Radiotherapy is a treatment where radiation or high beam energy is used to kill cancer cells. Radiotherapy may be utilised in the early cancer stages or after cancer has started to grow. It can be used to:
Radiotherapy is regarded as the second most predominant cancer treatment after surgery, but its effectiveness differs from person to person.
Radiotherapy can be administered in several ways, of which the most common types are:
Numerous treatment sessions typically spread over a few weeks might be required.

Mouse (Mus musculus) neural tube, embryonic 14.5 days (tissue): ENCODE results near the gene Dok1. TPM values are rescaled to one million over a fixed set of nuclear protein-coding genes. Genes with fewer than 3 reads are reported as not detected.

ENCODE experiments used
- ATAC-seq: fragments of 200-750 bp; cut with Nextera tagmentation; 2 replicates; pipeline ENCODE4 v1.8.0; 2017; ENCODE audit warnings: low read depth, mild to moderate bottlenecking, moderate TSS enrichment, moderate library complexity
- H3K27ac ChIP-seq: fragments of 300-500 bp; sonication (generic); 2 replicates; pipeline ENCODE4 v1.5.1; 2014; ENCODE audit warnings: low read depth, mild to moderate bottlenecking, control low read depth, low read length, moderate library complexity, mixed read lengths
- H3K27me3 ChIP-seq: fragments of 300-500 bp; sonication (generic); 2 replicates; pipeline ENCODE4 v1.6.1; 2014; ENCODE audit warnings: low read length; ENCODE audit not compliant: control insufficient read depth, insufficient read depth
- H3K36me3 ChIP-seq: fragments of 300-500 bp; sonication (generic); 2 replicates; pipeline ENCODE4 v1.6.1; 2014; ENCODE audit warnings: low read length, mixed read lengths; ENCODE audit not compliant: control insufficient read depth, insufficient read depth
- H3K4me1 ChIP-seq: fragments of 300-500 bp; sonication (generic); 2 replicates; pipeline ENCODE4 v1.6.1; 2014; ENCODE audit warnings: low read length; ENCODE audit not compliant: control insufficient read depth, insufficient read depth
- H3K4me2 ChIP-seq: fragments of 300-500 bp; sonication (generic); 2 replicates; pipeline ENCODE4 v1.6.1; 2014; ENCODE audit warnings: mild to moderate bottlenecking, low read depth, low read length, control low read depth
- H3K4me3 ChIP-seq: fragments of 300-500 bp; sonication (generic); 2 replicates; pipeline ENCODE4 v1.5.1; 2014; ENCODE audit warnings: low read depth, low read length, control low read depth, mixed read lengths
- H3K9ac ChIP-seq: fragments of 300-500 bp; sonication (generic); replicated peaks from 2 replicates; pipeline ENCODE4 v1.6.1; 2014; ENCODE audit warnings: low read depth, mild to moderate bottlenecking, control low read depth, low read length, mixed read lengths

Radiotherapy can kill cancers, and it can also destroy some healthy cells around the treatment area, causing consequences, such as:
Many of these side effects can be treated or prevented, and most will diminish after the treatment ends.
Facts: The majority of people with cancer receive radiation therapy in their cancer treatment. Healthcare providers almost always use radiation therapy to treat every type of cancer, and radiation therapy is also useful in treating some noncancerous tumours.